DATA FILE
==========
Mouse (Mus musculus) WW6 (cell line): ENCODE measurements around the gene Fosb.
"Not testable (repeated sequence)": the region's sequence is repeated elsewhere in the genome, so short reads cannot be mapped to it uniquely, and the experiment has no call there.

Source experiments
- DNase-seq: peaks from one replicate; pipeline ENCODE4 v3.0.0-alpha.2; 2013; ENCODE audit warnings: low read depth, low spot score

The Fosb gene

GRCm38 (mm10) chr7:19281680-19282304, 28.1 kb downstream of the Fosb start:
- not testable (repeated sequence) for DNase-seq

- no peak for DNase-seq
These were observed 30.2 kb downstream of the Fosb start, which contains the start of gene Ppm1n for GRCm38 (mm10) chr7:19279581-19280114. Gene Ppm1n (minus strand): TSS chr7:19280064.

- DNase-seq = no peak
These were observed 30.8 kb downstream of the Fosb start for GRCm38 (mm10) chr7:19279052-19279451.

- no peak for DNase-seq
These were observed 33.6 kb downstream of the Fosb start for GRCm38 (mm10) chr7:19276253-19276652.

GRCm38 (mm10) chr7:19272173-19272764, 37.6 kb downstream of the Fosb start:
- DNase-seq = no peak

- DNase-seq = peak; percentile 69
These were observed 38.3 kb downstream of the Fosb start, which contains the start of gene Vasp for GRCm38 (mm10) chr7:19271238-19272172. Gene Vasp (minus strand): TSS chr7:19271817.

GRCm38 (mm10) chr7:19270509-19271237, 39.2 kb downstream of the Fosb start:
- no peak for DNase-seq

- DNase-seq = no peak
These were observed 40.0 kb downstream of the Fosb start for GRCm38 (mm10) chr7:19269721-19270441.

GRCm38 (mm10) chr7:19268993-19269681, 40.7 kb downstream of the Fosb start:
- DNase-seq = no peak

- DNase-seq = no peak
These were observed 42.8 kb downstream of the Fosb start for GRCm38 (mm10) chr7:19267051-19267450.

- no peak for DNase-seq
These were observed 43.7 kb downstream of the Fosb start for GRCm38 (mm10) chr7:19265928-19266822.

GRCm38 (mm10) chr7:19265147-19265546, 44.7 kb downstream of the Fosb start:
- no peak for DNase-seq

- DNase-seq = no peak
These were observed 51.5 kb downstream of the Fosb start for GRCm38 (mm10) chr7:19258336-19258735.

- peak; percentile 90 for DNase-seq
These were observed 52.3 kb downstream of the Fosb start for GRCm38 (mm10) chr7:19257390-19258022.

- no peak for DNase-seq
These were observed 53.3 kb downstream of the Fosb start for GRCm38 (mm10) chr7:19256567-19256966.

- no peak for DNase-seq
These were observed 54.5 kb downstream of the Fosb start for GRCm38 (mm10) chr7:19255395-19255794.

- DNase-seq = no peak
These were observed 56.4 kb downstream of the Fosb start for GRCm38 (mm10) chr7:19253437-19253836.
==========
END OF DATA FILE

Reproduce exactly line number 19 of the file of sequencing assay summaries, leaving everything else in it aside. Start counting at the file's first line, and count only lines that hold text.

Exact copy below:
- no peak for DNase-seq